Cooling relations between Spain and Cuba have highlighted the plight of a small colony of Cubans living in Madrid.
While many members of Spain’s Cuban community say they’re happily integrated into Spanish life, others yearn to return to their home country.
Memories of their tropical roots are nurtured by exiled Cubans thousands of miles from home.
While most of those who fled from Cuba after the revolution of 1959 stayed in the Caribbean, some went further afield, returning to Spain, the country of their ancestors.
Unlike the big Cuban communities of Miami and Puerto Rico, Cubans in Madrid have to work hard to preserve their identity.
But some, like guitarist Flores Chaviano, say they have integrated into Spanish life and have no intention of returning to their homeland.
Chaviano has made a career for himself playing Cuban music and has been rewarded with the musical directorship of the conservatory in the city of Segovia.
“I’ve been able to realise myself as an artist and as a person, which is most important. In this sense I feel completely satisfied with my decision. My experience has been very positive, my family and I have integrated ourselves completely into life in Spain, and
there are no great differences between the Cuban and Spanish ways of life as they have common roots.”
SUPER CAPTION: Flores Chaviano, Cuban musician
But success in their adopted culture doesn’t necessarily alleviate the pain of their exile.
Tony Evora has won renown in Spain with paintings depicting Cuban themes.
But he says he has never abandoned his dreams of returning to the land of his childhood.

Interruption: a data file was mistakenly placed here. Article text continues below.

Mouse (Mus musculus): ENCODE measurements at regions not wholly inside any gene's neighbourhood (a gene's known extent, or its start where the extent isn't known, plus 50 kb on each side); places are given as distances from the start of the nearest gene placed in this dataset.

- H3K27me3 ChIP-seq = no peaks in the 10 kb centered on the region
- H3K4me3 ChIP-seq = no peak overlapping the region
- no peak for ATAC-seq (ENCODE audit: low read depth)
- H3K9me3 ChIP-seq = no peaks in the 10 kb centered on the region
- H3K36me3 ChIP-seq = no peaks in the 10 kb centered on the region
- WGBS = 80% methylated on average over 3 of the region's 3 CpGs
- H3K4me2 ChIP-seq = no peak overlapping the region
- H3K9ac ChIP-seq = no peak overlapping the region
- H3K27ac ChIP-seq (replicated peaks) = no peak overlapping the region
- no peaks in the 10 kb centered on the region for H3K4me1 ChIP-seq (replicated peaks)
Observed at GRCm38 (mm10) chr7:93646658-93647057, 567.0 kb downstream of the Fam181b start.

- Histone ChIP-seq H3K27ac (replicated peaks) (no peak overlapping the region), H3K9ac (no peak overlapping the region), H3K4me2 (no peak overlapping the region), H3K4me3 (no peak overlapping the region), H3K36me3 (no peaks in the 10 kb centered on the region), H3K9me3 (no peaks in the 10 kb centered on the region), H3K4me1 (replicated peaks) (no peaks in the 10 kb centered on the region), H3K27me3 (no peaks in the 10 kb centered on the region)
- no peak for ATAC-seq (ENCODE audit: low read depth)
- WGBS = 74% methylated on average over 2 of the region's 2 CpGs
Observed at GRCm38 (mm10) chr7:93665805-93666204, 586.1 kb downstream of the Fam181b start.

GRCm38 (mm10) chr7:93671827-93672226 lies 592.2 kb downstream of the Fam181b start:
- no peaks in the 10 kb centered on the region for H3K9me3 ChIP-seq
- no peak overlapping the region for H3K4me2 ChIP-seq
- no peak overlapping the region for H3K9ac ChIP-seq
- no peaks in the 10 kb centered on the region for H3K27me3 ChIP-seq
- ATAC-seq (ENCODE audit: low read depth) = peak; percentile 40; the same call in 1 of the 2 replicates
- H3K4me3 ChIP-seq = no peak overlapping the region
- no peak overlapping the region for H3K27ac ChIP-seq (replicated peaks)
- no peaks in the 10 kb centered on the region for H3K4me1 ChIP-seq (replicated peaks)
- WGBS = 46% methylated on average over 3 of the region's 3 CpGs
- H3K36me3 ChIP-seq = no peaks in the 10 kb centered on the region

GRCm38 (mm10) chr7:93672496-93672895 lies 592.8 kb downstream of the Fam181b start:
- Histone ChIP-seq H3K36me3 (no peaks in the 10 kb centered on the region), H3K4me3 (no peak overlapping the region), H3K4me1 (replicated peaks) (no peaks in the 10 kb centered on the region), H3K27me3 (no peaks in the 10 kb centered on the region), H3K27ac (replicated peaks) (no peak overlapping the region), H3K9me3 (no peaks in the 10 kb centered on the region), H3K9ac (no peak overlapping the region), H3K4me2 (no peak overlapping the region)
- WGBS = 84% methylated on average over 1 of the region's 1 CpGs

“We are devastated souls, if that’s what you mean. Who wants to be in exile, for goodness sake, so far away from our island? For people who live in countries like Miami of Puerto Rico or Venezuela, they have the climate and an environment full of Cubans,
which makes them feel much more at home, but for people who live in England, in France, in Spain, in Italy, it’s much harder.”
SUPER CAPTION: Tony Evora, Cuban painter
Many of the five-thousand Cuban families living in Spain have Spanish ancestry, so they had no difficulty getting used to the food or language.
But they still feel the need to organise regular get-togethers to exchange memories and reminiscences of their homeland.
“Well, the problem is that on the one side exile unites people in the pain they feel in separation, then again there are great differences in that they have to make a living separately, which isn’t simple. The legend that we are all paid by the CIA is an
impossibility, they don’t have the money for that. the value of this meeting, apart from the musical worth, is that we see each other, talk to each other and remind each other of
ourselves. That helps Cuba and helps the Cubans.”
SUPER CAPTION: Carlos Cabrera, publisher of Encuentro, Cuban cultural magazine
Less vociferous in their condemnation of Cuba’s communist regime than the communities of the Florida seaboard, Spain’s Cuban colony has long served as an unofficial bridge between Cuba and Europe.
The decision of Spain’s new centre-right government to suspend aid to Cuba will make it more difficult for them to continue fulfilling this role.
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